The Importance of Full Product Lifecycle Traceability

January 26, 2017 - Brad Milos, Principal Development QA Engineer



In December, I was invited to participate in a panel discussion at the Opal Medical Device Summit in Scottsdale, Arizona.  Minnetronix’ reputation for quality earned us a spot at the Summit that provides a platform for bench-to-bedside discussions and attracts professionals from Medical Device, Pharma, Biotech, and Drug Delivery industries.  The 2017 summit included a series of discussions on topics such as 13485:2016 compliance, design control process, medical device innovation and funding, device connectivity, cyber security, lifecycle management, human factors, and combination products.

Specifically, I joined a moderator and another subject expert to discuss “Full Product Lifecycle Traceability:  The Golden Key to Proof of Compliance.”  An estimated one hundred people participated in the town hall forum.  The panel discussed traceability best practices for compliance to ensure business and engineering alignment, information management, and contextualized communication from start to finish.  Specific topics included:

  • Importance of identifying critical to quality (CTQ) requirements:  By identifying critical parts and processes in the design, extra rigor can be strategically applied to the critical areas of the design.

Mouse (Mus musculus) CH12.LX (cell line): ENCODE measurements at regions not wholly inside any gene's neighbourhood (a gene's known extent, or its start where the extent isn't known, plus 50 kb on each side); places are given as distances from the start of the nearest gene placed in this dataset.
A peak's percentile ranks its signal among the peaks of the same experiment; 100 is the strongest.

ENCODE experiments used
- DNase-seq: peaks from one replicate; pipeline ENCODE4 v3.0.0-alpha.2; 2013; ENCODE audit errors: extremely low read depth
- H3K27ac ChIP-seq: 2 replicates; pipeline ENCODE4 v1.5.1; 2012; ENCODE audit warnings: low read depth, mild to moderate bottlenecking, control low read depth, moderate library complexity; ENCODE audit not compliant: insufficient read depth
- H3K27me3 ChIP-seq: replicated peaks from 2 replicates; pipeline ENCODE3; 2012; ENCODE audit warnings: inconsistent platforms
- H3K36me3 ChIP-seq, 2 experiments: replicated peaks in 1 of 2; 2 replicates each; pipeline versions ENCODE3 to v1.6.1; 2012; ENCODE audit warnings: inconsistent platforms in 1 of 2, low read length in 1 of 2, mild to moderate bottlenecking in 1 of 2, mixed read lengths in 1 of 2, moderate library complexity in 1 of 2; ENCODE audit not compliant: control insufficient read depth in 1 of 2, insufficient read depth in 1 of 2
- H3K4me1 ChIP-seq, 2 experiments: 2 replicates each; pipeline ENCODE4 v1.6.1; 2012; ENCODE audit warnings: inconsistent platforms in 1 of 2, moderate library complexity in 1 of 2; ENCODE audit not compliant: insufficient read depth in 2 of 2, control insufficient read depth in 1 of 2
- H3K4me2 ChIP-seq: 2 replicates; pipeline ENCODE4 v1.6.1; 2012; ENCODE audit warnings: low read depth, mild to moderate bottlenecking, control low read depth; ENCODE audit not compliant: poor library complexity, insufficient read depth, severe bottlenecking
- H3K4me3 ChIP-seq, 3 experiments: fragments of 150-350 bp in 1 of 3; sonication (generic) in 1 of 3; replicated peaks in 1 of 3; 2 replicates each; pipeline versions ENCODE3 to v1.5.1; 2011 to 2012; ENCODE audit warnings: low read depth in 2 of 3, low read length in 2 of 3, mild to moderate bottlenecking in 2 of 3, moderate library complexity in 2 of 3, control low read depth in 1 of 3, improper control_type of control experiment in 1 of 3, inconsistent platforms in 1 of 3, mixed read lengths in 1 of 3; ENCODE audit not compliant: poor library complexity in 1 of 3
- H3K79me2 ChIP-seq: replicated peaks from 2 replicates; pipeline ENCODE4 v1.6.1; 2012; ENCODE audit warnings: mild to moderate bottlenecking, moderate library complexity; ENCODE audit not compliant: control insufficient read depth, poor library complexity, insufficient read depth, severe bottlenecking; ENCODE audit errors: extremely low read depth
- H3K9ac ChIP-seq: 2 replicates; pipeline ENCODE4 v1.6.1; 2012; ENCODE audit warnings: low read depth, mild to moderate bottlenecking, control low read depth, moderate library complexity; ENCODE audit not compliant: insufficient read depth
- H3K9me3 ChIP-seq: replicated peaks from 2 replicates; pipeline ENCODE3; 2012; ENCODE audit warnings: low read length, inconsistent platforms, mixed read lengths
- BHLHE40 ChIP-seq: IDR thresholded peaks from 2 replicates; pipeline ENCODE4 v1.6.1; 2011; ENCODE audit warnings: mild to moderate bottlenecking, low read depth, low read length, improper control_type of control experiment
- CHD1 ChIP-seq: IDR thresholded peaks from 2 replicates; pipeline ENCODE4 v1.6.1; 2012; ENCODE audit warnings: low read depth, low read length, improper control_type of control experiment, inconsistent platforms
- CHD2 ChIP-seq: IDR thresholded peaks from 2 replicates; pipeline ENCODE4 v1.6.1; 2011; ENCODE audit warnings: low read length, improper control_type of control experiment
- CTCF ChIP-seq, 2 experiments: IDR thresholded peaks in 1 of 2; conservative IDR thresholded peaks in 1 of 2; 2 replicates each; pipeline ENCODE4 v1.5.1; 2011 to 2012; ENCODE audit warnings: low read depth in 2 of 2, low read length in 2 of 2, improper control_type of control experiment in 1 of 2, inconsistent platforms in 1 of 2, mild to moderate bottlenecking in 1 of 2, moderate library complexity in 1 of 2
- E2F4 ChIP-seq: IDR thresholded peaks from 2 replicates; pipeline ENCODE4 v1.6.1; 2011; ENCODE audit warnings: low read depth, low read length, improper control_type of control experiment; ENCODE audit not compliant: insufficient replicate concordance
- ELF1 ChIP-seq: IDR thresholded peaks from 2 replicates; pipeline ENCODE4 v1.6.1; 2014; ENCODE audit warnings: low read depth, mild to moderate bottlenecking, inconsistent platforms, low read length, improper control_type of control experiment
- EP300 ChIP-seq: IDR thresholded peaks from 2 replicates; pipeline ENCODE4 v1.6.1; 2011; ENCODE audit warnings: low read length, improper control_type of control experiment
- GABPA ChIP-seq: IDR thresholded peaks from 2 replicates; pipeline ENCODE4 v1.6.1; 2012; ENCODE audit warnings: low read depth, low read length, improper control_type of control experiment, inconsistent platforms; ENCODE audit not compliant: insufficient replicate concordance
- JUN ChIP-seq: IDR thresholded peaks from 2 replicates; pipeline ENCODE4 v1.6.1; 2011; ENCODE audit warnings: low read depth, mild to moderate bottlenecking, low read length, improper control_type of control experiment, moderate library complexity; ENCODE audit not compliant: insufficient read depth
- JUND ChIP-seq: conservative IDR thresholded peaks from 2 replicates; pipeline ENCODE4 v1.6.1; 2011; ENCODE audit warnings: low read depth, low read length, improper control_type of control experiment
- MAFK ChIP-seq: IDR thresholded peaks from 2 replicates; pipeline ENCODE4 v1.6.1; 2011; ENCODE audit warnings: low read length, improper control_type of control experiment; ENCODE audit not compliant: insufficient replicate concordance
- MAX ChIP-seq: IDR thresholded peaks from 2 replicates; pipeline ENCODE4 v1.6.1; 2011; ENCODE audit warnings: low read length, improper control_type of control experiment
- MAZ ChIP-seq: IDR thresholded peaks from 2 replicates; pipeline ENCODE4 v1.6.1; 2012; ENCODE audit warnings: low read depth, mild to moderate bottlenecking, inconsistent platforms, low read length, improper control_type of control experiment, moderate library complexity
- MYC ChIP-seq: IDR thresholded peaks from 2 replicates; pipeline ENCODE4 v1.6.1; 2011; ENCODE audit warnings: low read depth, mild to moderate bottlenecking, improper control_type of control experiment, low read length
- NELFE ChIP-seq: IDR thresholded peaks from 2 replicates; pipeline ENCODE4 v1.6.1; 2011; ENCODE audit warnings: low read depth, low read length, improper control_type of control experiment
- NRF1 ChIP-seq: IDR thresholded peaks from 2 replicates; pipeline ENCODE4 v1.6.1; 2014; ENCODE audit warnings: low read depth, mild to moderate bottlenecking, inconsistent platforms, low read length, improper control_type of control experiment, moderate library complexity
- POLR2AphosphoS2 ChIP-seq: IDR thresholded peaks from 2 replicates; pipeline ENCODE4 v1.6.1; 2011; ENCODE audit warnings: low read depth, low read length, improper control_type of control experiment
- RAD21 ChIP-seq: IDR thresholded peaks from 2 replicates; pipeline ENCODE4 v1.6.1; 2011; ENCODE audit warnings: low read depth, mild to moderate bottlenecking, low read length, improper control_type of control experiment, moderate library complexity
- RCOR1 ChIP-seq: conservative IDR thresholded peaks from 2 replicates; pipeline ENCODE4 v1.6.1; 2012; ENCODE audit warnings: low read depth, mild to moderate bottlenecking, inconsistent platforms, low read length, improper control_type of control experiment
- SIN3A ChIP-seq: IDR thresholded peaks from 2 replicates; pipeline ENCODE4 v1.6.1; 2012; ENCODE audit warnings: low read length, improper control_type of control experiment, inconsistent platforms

• Significance of traceability matrices for continuation engineering :  Traceability matrices (Hazards -> System Requirements ->Software Requirements -> Tests) provide engineers with the tools to ensure that they are not missing the “big picture” when making changes to devices after initial release.  Because these matrices provide the context to mitigate risk, they are invaluable continuation engineering tools.
  • Need for manufacturing documents to trace from requirements:  When manufacturing inspection and test procedures are requirements based, they lead to a consistent manufacturing output and a more robust product.
  • Effective tools for tracking changes in requirements and design documentation:  Rapid product to market design models introduce significant churn in design requirements. Because of this, it is important to have an effective tool to track changes in requirement and risk items.  Additionally, it is critical to track their associated traceability to verification methods to support regression and impact analysis.
  • Effective Quality Management System (QMS) Traceability:  Having a QMS that provides outputs from one activity into the next and allows for feedback to previous activities as new discoveries are made are key because it gives you the ability to make accurate risk-based impact assessments.

In a single year, Minnetronix does numerous design iterations across multiple customers spanning all classes of medical devices, providing me with a unique and broad perspective to add to the discussion.  At Minnetronix we believe that full product lifecycle traceability is critical to project success. Our protocol (or process) results in a comprehensive Design History File (DHF) and ensures alignment across internal and external customers.  I view traceability as the “long term memory” of the design process, ensuring alignment and accountability.

Participating in conferences, such as the Opal Medical Device Summit, encourages the exchange of best practices and ideas that benefit the medical device industry.  It also underscores Minnetronix’ commitment to quality as we create new technologies and therapies that solve unmet clinical and business needs for patients and medical device companies.